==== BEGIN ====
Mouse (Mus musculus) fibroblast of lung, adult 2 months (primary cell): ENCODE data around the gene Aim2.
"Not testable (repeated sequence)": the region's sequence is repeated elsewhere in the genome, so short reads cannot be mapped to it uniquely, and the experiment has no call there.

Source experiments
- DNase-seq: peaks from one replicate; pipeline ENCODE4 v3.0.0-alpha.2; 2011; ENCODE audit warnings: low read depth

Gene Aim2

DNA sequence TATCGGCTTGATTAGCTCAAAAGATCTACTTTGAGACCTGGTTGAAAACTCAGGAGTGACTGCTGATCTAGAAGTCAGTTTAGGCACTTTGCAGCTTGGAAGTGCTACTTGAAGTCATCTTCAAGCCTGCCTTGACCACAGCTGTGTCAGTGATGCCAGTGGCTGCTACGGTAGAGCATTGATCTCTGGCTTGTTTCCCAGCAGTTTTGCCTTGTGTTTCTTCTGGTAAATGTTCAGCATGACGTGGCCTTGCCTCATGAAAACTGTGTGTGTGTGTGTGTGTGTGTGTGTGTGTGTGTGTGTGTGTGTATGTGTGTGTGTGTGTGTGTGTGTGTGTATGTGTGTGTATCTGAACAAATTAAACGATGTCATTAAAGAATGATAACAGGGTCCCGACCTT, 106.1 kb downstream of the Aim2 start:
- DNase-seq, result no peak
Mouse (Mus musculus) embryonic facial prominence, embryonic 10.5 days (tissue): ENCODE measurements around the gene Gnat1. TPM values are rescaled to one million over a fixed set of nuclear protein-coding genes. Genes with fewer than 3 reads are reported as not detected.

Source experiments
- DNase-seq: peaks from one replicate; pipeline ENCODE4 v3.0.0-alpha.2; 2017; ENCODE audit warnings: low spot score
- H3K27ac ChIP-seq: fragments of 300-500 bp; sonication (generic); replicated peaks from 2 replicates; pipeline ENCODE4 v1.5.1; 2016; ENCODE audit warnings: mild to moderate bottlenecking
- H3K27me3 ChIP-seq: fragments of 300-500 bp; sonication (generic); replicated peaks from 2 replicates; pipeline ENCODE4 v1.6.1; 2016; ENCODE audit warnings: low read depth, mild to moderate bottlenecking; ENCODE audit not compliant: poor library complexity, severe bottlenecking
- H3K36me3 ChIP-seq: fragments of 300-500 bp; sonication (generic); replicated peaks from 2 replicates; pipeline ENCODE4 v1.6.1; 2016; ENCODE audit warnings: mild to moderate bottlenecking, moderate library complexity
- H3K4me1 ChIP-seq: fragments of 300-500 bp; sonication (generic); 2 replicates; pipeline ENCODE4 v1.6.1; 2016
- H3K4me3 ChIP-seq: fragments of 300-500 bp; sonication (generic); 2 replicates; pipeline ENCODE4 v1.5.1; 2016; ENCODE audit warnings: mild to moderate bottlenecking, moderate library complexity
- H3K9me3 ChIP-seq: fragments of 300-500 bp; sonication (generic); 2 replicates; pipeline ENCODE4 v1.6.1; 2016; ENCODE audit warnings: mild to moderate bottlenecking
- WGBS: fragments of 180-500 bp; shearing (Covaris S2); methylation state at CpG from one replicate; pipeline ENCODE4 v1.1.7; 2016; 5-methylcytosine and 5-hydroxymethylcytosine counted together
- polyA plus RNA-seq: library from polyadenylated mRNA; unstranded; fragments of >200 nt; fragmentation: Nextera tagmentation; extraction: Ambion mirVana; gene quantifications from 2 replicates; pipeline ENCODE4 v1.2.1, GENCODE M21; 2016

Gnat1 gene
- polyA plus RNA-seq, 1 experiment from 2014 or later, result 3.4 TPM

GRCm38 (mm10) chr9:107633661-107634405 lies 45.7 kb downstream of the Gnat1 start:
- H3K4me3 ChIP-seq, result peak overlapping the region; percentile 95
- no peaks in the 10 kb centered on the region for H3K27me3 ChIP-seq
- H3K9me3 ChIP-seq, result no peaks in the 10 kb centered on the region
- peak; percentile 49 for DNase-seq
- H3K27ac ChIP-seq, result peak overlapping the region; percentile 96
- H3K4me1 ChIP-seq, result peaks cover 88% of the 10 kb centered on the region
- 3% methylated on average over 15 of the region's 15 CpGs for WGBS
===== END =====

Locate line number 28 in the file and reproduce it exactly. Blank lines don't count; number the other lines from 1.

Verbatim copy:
- 3% methylated on average over 15 of the region's 15 CpGs for WGBS